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A Climate For Discussion

June 9, 2014 | A version of this story appeared in Volume 92, Issue 23

With the release of the latest Intergovernmental Panel on Climate Change report, the National Climate Assessment, and headlines about the irreversible melting of the polar ice caps and devastation to coral reefs and other sea life from ocean acidity, the editorial “Action on Climate Change” was a ray of hope (C&EN, March 17, page 3). It is time to (re)energize ACS members and affirm our commitment to advocate for action on climate change.

Citizens Climate Lobby advocates for a steadily increasing, revenue-neutral carbon tax imposed at the source (the wellhead, mine, or port of entry) with 100% of that tax returned to households on an equitable basis. Under this plan, 66% of all households would break even or receive more in their dividend check than they would pay for the increased cost of energy, thereby protecting the poor and middle class. A predictably increasing carbon price would send a clear market signal that would unleash entrepreneurs and investors in the new clean energy economy.

Economists are almost unanimous in supporting a tax on carbon. It’s not the science or solutions that are lacking but the political will to take action. We can all do our part to reduce our carbon footprints, but we need our government to level the playing field and provide access to renewable energy to the same extent that we have enjoyed for so long with heavily subsidized fossil fuels.

If all ACS members would write, call, and visit their representatives in Congress, it would spur the political will that is needed to make real change.

Elizabeth Fisher
Pleasant Hill, Calif.

I read with disbelief “Affirming Impacts of Climate Change” (C&EN, April 7, page 8). The statement by the United Nations Intergovernmental Panel on Climate Change (IPCC) that “the current rate of ocean acidification … is unprecedented in the past 65 million years” cites no proof to support the claim.

Sixty-five million years ago was when Greenland began to separate from Europe, Antarctica from Australia, and Africa from India. The great mountain systems of the Alps, Himalayas, Rockies, and Andes were formed at the same time. The Atlantic Ocean expanded, and eventually South America attached to North America. Rifting occurred with associated volcanic activity in Africa, Europe, Asia, and Antarctica. In the late Cenozoic era, the Cascade Range of volcanoes, which extended from southern British Columbia to Northern California, had a new volcanic arc superimposed on an older one. Volcanoes emitted millions of tons of ash and acid gases into the atmosphere and oceans worldwide. Nevertheless, according to the UN experts on IPCC, it did not affect the oceans.

The Paleocene-Eocene Thermal Maximum, which occurred about 55.8 million years ago, was a significant global-warming event. Following the sudden temperature spike, sea-surface temperatures rose between 9 and 14 °F over a period of just a few thousand years. Warm tropical conditions extended from pole to pole, because polar ice sheets were smaller and sea level higher.

However, 49 million years ago, the Cenozoic era experienced a period of long-term cooling. Global sea levels dropped more than 50 meters (150 feet) during the Pliocene period because of an increase in glacial ice at the poles. This increase created a global climate that was relatively dry and cool. Yet at the end of the Pliocene period about 12,000 years ago, further expansion of glacial ice occurred at the poles, which led to another decrease in global temperatures, causing an even further drop in sea levels around the world.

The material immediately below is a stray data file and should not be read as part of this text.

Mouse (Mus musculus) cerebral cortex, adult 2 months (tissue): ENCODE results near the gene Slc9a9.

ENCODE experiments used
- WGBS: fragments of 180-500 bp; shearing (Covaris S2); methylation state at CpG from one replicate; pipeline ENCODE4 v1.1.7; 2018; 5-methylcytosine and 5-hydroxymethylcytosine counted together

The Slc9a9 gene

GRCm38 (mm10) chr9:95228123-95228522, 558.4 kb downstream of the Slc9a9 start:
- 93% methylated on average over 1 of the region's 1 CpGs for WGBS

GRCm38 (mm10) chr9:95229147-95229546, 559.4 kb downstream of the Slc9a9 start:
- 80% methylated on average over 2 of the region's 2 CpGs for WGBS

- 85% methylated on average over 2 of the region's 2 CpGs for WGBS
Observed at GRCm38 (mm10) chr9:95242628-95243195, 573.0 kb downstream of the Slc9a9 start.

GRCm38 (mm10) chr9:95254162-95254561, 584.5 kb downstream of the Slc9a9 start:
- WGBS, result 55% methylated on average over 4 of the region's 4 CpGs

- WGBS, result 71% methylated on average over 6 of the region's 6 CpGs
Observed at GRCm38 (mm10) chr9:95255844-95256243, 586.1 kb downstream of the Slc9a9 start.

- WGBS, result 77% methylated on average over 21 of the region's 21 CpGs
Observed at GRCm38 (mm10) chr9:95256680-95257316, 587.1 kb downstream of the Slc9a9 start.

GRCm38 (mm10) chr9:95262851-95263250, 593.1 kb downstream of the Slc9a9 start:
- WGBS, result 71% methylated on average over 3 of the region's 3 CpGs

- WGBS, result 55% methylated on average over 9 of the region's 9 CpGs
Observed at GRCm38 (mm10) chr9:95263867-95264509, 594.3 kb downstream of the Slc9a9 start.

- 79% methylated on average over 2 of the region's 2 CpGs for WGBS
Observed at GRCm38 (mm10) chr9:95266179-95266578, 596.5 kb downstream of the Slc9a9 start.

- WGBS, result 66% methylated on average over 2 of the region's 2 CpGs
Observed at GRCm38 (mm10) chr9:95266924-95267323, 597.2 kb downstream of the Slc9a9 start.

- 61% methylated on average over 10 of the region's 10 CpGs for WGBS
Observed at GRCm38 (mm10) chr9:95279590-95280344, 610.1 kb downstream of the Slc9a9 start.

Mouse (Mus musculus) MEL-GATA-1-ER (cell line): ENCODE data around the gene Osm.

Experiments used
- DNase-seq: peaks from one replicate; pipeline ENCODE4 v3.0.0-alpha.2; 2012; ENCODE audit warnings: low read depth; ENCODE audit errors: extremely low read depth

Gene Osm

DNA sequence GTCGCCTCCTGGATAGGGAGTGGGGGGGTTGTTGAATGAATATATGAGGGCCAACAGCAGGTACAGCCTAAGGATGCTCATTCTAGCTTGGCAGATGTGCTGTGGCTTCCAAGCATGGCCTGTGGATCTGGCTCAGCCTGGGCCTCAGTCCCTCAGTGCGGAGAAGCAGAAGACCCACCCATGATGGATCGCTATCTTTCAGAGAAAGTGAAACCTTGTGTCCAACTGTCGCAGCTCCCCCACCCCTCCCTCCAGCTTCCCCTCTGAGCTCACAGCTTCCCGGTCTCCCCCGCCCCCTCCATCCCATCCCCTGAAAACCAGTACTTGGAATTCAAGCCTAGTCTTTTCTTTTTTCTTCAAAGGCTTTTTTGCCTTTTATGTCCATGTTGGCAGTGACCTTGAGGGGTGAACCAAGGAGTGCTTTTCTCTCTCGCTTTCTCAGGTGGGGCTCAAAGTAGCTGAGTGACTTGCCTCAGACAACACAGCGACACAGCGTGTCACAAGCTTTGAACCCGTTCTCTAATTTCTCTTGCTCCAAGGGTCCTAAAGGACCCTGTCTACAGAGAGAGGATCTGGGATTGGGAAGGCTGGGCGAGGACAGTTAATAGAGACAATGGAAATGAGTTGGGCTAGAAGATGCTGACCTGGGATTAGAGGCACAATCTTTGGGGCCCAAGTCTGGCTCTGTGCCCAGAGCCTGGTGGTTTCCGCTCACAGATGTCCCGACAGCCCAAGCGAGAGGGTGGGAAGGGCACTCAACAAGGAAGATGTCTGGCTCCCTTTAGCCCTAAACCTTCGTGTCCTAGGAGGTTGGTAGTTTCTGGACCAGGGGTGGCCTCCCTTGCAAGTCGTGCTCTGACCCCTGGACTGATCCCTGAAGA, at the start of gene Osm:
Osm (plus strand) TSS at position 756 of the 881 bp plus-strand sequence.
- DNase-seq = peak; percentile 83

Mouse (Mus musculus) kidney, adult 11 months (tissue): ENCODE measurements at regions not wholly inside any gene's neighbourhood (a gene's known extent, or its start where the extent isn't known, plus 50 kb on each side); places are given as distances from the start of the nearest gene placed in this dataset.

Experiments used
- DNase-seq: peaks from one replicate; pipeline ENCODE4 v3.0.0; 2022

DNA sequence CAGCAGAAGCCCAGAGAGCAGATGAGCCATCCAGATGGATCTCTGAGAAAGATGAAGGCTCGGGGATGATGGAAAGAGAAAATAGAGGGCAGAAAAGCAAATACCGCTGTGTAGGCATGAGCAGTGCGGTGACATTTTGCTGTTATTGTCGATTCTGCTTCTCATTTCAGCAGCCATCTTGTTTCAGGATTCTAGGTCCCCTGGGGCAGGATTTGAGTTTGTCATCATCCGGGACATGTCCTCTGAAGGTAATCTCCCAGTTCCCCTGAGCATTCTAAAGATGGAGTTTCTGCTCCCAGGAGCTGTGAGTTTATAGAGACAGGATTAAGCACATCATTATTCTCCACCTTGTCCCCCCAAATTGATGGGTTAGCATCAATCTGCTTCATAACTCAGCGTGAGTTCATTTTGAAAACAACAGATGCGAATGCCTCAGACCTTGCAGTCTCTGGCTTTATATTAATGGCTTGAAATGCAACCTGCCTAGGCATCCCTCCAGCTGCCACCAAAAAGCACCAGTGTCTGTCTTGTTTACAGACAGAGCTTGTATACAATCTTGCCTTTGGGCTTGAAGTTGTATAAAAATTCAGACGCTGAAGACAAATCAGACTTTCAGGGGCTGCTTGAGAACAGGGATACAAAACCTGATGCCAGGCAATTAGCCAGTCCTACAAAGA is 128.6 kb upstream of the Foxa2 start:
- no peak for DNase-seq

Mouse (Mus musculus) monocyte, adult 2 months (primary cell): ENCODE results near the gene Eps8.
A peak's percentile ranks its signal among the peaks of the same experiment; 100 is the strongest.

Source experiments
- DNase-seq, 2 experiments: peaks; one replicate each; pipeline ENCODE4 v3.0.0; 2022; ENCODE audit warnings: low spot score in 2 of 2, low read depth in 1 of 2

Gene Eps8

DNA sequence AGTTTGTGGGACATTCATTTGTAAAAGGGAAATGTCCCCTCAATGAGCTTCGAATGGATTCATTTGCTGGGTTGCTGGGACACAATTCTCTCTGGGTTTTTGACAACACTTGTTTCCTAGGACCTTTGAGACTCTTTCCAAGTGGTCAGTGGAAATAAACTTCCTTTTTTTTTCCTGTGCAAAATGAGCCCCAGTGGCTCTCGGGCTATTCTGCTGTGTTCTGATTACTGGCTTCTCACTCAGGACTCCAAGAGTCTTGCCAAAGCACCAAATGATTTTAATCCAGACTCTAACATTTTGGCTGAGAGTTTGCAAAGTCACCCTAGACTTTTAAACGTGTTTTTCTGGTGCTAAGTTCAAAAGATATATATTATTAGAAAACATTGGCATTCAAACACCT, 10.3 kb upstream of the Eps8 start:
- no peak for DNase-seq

This most recent climate-change event is the time period that many people have labeled the “Ice Age.” Even though a new phase of “global warming” is now being addressed and attributed to humankind, it is nothing compared to the global warming 56 million years ago, which occurred without human intervention and ocean acidification monitoring.

Armin Wolfgang Brahm
Lake Charles, La.

Many people joining the climate-change debate have commented on the increasing use of the term “denier” to describe one side. Rather than cite relevant facts, they list how many “experts” support their position, they remark about the stature of groups supporting their argument, or they stigmatize their opposition by using insulting labels. I was disappointed to see this pattern in your “Climate Change Revisited” editorial (C&EN, April 21, page 3).

People in the U.S. are skeptical regarding climate change, and they ought to be. Many dire predictions have been made, first about global cooling, then global warming, and now about the frequency and severity of storms. But our personal experiences do not suggest that anything has really changed. Even worse for the predictors, hard scientific data do not suggest that any of their predictions are consistently coming true (remember the famous hockey stick chart of temperatures). It seems that nobody associated with this debate can create a predictive model with any confidence. Maybe nobody really has the answers at this point.

The world may indeed be warming, with some of it due to fossil-fuel use. None of this is clear. Moderate warming might even be bad for those living on the planet, but probably not; an ice age would certainly be worse. And even if warming is happening and is bad, the consequences of using sufficiently less fossil fuels to make a difference would be worse.

Rather than discouraging debate, preeminent scientific societies ought to encourage it. The issues I’ve mentioned are far from settled. Have confidence in the ability of our members to judge a scientific debate, and please don’t label as “deniers” those of us who are skeptical of wild predictions.

Greg Reid
Groton, Mass.



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